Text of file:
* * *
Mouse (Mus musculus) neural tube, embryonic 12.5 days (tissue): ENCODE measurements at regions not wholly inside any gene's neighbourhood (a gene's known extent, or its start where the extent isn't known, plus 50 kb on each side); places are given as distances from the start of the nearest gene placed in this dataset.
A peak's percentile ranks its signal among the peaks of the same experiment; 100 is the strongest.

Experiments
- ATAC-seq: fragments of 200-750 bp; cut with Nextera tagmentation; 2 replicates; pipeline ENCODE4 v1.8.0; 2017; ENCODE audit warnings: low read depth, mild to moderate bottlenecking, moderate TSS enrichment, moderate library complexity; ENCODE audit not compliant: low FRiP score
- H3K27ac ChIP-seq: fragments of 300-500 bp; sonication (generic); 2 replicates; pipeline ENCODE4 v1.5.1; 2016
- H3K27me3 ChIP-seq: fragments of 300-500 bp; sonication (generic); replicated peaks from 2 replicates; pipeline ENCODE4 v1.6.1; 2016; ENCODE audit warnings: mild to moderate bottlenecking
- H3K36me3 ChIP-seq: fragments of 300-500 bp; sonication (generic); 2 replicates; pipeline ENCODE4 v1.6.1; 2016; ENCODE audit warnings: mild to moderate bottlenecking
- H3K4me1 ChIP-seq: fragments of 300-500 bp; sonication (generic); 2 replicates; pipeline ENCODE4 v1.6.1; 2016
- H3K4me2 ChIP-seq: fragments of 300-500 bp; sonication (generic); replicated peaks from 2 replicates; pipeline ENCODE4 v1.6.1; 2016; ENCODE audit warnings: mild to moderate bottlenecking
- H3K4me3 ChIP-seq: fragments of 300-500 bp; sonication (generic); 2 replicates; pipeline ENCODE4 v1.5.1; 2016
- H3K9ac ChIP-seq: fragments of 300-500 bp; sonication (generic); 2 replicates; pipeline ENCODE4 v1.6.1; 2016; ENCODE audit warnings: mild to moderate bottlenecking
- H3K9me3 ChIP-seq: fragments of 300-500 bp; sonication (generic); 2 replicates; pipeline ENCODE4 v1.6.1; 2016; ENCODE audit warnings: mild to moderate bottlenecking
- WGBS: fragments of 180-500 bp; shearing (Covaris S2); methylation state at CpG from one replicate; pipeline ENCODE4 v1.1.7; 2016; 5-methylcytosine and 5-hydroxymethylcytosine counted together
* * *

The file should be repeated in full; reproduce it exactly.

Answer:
Mouse (Mus musculus) neural tube, embryonic 12.5 days (tissue): ENCODE measurements at regions not wholly inside any gene's neighbourhood (a gene's known extent, or its start where the extent isn't known, plus 50 kb on each side); places are given as distances from the start of the nearest gene placed in this dataset.
A peak's percentile ranks its signal among the peaks of the same experiment; 100 is the strongest.

Experiments
- ATAC-seq: fragments of 200-750 bp; cut with Nextera tagmentation; 2 replicates; pipeline ENCODE4 v1.8.0; 2017; ENCODE audit warnings: low read depth, mild to moderate bottlenecking, moderate TSS enrichment, moderate library complexity; ENCODE audit not compliant: low FRiP score
- H3K27ac ChIP-seq: fragments of 300-500 bp; sonication (generic); 2 replicates; pipeline ENCODE4 v1.5.1; 2016
- H3K27me3 ChIP-seq: fragments of 300-500 bp; sonication (generic); replicated peaks from 2 replicates; pipeline ENCODE4 v1.6.1; 2016; ENCODE audit warnings: mild to moderate bottlenecking
- H3K36me3 ChIP-seq: fragments of 300-500 bp; sonication (generic); 2 replicates; pipeline ENCODE4 v1.6.1; 2016; ENCODE audit warnings: mild to moderate bottlenecking
- H3K4me1 ChIP-seq: fragments of 300-500 bp; sonication (generic); 2 replicates; pipeline ENCODE4 v1.6.1; 2016
- H3K4me2 ChIP-seq: fragments of 300-500 bp; sonication (generic); replicated peaks from 2 replicates; pipeline ENCODE4 v1.6.1; 2016; ENCODE audit warnings: mild to moderate bottlenecking
- H3K4me3 ChIP-seq: fragments of 300-500 bp; sonication (generic); 2 replicates; pipeline ENCODE4 v1.5.1; 2016
- H3K9ac ChIP-seq: fragments of 300-500 bp; sonication (generic); 2 replicates; pipeline ENCODE4 v1.6.1; 2016; ENCODE audit warnings: mild to moderate bottlenecking
- H3K9me3 ChIP-seq: fragments of 300-500 bp; sonication (generic); 2 replicates; pipeline ENCODE4 v1.6.1; 2016; ENCODE audit warnings: mild to moderate bottlenecking
- WGBS: fragments of 180-500 bp; shearing (Covaris S2); methylation state at CpG from one replicate; pipeline ENCODE4 v1.1.7; 2016; 5-methylcytosine and 5-hydroxymethylcytosine counted together